Recent Blog Articles

Diseases & Conditions Archive

Articles

Harvard Health Ad Watch: An upbeat ad for a psoriasis treatment

Published November 29, 2021

Psoriasis is a chronic skin disease characterized by rough, inflamed patches. There are a number of treatment options available, including a medication called Skyrizi that is given as an injection. Does an upbeat, frequently-run ad on TV clearly deliver all the information people need to know about this drug –– or just some of it?

What it takes to achieve world-changing scientific breakthroughs

Published November 16, 2021

In science, true breakthroughs are rare. Some are the result of fortunate accidents, while others come from scientists with the will to pursue a dream despite challenges and obstacles. And when such breakthroughs do happen –– think of penicillin or COVID vaccines –– the whole world benefits from them.

 

Less may be more when treating urinary tract infections

Published November 1, 2021
Researchers found that treating urinary tract infections with antibiotics for seven days was just as effective as treatment lasting 14 days. The shorter duration also can reduce the risk of medication side effects like diarrhea and nausea.

Taming the chronic inflammation of psoriasis

Published November 1, 2021
Psoriasis is a chronic inflammatory condition in which the immune system attacks the skin. It causes painful skin lesions and may also lead to psoriatic arthritis, hypertension, diabetes, chronic kidney disease, or coronary artery disease. Psoriasis treatments include topical steroids, gentle exfoliant lotions, emollients that keep the skin hydrated, ultraviolet light (phototherapy), laser therapies, vitamin A (retinoid creams), and medications (for moderate-to-severe psoriasis). People with psoriasis are encouraged to get vaccinated against COVID-19 with an mRNA vaccine (from either Pfizer or Moderna) as soon as possible, if they haven’t already done so.

4 reasons for tingling or numbness in the arms and legs

Published November 1, 2021
There are lots of reasons for numbness or tingling in the limbs. Constant or recurrent symptoms point to a potentially serious cause. One possibility is peripheral neuropathy, which damages nerves throughout the body. Another is peripheral artery disease—a narrowing of the arteries in the limbs that reduces blood flow. Another is nerve compression, which might be caused by sciatica (irritation of the sciatic nerve in the legs) or spinal stenosis (narrowing of the spinal canal). When numbness or tingling persists, one should report the symptoms to a doctor right away.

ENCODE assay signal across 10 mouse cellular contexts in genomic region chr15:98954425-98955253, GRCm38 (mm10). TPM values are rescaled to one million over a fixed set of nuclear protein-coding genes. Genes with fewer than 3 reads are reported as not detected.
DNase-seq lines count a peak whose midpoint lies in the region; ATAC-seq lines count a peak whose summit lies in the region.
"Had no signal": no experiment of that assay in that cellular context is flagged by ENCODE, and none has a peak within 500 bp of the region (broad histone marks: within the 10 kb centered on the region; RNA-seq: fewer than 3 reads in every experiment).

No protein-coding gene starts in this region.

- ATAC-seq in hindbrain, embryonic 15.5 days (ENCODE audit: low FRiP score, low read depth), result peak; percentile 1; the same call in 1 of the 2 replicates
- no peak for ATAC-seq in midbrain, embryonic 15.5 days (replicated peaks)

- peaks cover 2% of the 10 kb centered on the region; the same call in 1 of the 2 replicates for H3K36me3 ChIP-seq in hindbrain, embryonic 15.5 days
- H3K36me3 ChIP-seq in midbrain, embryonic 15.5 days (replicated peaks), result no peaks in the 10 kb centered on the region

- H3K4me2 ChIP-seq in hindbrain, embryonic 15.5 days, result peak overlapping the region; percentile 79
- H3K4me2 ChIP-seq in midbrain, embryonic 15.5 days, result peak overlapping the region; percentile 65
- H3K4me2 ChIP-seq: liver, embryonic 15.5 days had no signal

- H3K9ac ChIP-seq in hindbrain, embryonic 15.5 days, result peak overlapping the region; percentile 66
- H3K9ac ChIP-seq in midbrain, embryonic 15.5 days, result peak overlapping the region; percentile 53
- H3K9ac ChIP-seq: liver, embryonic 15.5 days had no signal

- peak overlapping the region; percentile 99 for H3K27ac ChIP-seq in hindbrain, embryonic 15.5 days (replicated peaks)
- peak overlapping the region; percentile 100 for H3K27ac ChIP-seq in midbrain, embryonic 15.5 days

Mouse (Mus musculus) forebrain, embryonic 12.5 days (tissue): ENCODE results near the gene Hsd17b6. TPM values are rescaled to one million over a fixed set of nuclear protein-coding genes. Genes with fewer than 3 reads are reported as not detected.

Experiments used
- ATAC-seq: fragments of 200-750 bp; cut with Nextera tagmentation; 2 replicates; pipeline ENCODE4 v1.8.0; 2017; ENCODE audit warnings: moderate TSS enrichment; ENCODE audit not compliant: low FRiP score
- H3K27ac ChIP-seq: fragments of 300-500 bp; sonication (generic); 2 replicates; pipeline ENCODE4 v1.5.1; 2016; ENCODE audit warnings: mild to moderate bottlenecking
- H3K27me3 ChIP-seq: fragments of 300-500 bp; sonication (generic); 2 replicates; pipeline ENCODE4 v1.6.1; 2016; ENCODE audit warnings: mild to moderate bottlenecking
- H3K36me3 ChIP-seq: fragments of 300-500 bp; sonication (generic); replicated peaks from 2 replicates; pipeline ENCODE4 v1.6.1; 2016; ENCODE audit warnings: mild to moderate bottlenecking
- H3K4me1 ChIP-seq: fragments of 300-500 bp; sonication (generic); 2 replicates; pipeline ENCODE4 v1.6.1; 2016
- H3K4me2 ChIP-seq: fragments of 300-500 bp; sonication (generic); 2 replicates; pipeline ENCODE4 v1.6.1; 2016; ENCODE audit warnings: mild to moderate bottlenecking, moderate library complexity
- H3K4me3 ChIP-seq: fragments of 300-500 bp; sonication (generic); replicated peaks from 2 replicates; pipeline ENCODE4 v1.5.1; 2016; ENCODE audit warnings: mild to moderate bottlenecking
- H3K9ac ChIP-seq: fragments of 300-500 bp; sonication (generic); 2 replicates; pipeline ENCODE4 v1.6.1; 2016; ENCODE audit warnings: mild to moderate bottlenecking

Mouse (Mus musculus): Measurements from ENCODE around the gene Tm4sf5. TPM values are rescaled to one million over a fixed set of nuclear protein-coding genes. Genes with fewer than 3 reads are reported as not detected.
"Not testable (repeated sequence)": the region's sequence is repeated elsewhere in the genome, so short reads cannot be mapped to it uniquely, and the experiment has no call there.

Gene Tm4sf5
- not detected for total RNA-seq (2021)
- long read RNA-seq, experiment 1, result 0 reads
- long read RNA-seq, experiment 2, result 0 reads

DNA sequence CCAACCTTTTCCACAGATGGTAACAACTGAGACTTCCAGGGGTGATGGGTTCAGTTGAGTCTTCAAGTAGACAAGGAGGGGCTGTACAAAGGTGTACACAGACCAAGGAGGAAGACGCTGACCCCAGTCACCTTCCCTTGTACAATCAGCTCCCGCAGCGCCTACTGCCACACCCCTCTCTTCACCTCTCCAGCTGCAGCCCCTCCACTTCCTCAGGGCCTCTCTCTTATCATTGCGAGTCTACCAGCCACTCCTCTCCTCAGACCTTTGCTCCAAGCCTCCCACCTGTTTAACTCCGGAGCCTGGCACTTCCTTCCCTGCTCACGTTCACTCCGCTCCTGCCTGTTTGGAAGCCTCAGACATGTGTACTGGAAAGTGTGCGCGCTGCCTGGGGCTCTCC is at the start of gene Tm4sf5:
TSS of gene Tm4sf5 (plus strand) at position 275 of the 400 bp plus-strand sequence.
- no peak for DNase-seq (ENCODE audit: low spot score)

Casing the joints

Published November 1, 2021
Osteoarthritis is the most common type of arthritis among older adults. Often called the "wear and tear" disease, osteoarthritis doesn’t occur because of overusing or stressing one’s joints. While there is no cure for osteoarthritis, people can lower their risk or better manage the condition by losing excess weight, strengthening the muscles surrounding joints, and using over-the-counter pain medication as needed.

Should I be worried about fatty liver disease?

Published November 1, 2021
People with nonalcoholic fatty liver disease, which is fatty liver not caused by high alcohol intake, should refrain from most drinking and lose weight to avoid cirrhosis and lower their risk of liver cancer.

Gastroparesis: A slow-emptying stomach can cause nausea and vomiting

Published October 27, 2021

Gastroparesis is a condition that causes delay in the emptying of food from the stomach. This can cause uncomfortable symptoms like nausea, vomiting, and abdominal pain, and can affect nutrition and quality of life. Treatment may involve medication or a procedure, but a correct diagnosis is necessary first.

What to do when elective surgery is postponed

Published October 20, 2021

When hospitals fill with COVID-19 patients, elective surgeries need to be postponed. If your elective surgery is temporarily derailed, what steps can you take to help yourself cope and be prepared for when the surgery is rescheduled?

Icy fingers and toes: Poor circulation or Raynaud’s phenomenon?

Published October 15, 2021

Some people have poor circulation, but if your fingers pale and go numb when exposed to quick changes in temperature, it could be Raynaud’s phenomenon, a different kind of circulation problem. Generally, avoiding sudden exposure to cold and other factors that cause blood vessels to constrict, and being prepared with gloves and extra layers of clothing, helps.

Free Healthbeat Signup

Get the latest in health news delivered to your inbox!

Harvard Health Publishing Logo

Thanks for visiting. Don't miss your FREE gift.

The Best Diets for Cognitive Fitness, is yours absolutely FREE when you sign up to receive Health Alerts from Harvard Medical School

Sign up to get tips for living a healthy lifestyle, with ways to fight inflammation and improve cognitive health, plus the latest advances in preventative medicine, diet and exercise, pain relief, blood pressure and cholesterol management, and more.

Harvard Health Publishing Logo

Health Alerts from Harvard Medical School

Get helpful tips and guidance for everything from fighting inflammation to finding the best diets for weight loss...from exercises to build a stronger core to advice on treating cataracts. PLUS, the latest news on medical advances and breakthroughs from Harvard Medical School experts.

BONUS! Sign up now and
get a FREE copy of the
Best Diets for Cognitive Fitness

Harvard Health Publishing Logo

Stay on top of latest health news from Harvard Medical School.

Plus, get a FREE copy of the Best Diets for Cognitive Fitness.